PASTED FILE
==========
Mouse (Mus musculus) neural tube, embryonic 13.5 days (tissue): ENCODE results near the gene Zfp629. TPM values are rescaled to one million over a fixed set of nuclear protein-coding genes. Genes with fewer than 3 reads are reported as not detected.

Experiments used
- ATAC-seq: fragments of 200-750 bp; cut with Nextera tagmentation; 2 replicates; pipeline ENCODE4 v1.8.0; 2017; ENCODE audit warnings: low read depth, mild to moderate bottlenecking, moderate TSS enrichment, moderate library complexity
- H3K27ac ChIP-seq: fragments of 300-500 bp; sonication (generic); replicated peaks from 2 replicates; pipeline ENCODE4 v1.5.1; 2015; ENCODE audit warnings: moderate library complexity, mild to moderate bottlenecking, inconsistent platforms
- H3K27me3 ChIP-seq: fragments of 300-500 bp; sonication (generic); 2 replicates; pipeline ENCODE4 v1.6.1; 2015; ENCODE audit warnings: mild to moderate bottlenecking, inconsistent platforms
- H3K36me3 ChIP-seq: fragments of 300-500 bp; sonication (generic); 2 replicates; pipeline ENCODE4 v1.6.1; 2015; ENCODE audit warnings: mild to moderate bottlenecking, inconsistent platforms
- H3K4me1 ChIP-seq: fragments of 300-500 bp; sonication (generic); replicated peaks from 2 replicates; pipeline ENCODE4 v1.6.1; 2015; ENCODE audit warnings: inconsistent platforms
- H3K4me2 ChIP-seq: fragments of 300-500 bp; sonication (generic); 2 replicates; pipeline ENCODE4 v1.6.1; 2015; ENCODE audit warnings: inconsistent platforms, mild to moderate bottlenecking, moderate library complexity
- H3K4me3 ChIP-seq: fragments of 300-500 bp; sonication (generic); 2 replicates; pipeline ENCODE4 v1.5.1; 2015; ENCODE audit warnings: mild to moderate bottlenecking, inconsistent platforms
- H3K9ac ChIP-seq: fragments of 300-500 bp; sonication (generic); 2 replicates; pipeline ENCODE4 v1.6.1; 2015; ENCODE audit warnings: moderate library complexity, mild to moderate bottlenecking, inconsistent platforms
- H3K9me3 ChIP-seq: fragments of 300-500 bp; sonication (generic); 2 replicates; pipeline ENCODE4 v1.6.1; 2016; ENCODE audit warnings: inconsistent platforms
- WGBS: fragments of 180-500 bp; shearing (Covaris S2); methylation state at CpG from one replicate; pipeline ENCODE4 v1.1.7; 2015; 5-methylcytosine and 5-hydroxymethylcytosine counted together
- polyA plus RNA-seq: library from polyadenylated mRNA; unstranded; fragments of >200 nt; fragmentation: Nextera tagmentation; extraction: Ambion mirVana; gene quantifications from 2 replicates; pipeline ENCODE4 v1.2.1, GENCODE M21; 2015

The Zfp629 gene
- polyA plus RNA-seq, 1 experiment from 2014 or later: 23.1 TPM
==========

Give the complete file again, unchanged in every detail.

Mouse (Mus musculus) neural tube, embryonic 13.5 days (tissue): ENCODE results near the gene Zfp629. TPM values are rescaled to one million over a fixed set of nuclear protein-coding genes. Genes with fewer than 3 reads are reported as not detected.

Experiments used
- ATAC-seq: fragments of 200-750 bp; cut with Nextera tagmentation; 2 replicates; pipeline ENCODE4 v1.8.0; 2017; ENCODE audit warnings: low read depth, mild to moderate bottlenecking, moderate TSS enrichment, moderate library complexity
- H3K27ac ChIP-seq: fragments of 300-500 bp; sonication (generic); replicated peaks from 2 replicates; pipeline ENCODE4 v1.5.1; 2015; ENCODE audit warnings: moderate library complexity, mild to moderate bottlenecking, inconsistent platforms
- H3K27me3 ChIP-seq: fragments of 300-500 bp; sonication (generic); 2 replicates; pipeline ENCODE4 v1.6.1; 2015; ENCODE audit warnings: mild to moderate bottlenecking, inconsistent platforms
- H3K36me3 ChIP-seq: fragments of 300-500 bp; sonication (generic); 2 replicates; pipeline ENCODE4 v1.6.1; 2015; ENCODE audit warnings: mild to moderate bottlenecking, inconsistent platforms
- H3K4me1 ChIP-seq: fragments of 300-500 bp; sonication (generic); replicated peaks from 2 replicates; pipeline ENCODE4 v1.6.1; 2015; ENCODE audit warnings: inconsistent platforms
- H3K4me2 ChIP-seq: fragments of 300-500 bp; sonication (generic); 2 replicates; pipeline ENCODE4 v1.6.1; 2015; ENCODE audit warnings: inconsistent platforms, mild to moderate bottlenecking, moderate library complexity
- H3K4me3 ChIP-seq: fragments of 300-500 bp; sonication (generic); 2 replicates; pipeline ENCODE4 v1.5.1; 2015; ENCODE audit warnings: mild to moderate bottlenecking, inconsistent platforms
- H3K9ac ChIP-seq: fragments of 300-500 bp; sonication (generic); 2 replicates; pipeline ENCODE4 v1.6.1; 2015; ENCODE audit warnings: moderate library complexity, mild to moderate bottlenecking, inconsistent platforms
- H3K9me3 ChIP-seq: fragments of 300-500 bp; sonication (generic); 2 replicates; pipeline ENCODE4 v1.6.1; 2016; ENCODE audit warnings: inconsistent platforms
- WGBS: fragments of 180-500 bp; shearing (Covaris S2); methylation state at CpG from one replicate; pipeline ENCODE4 v1.1.7; 2015; 5-methylcytosine and 5-hydroxymethylcytosine counted together
- polyA plus RNA-seq: library from polyadenylated mRNA; unstranded; fragments of >200 nt; fragmentation: Nextera tagmentation; extraction: Ambion mirVana; gene quantifications from 2 replicates; pipeline ENCODE4 v1.2.1, GENCODE M21; 2015

The Zfp629 gene
- polyA plus RNA-seq, 1 experiment from 2014 or later: 23.1 TPM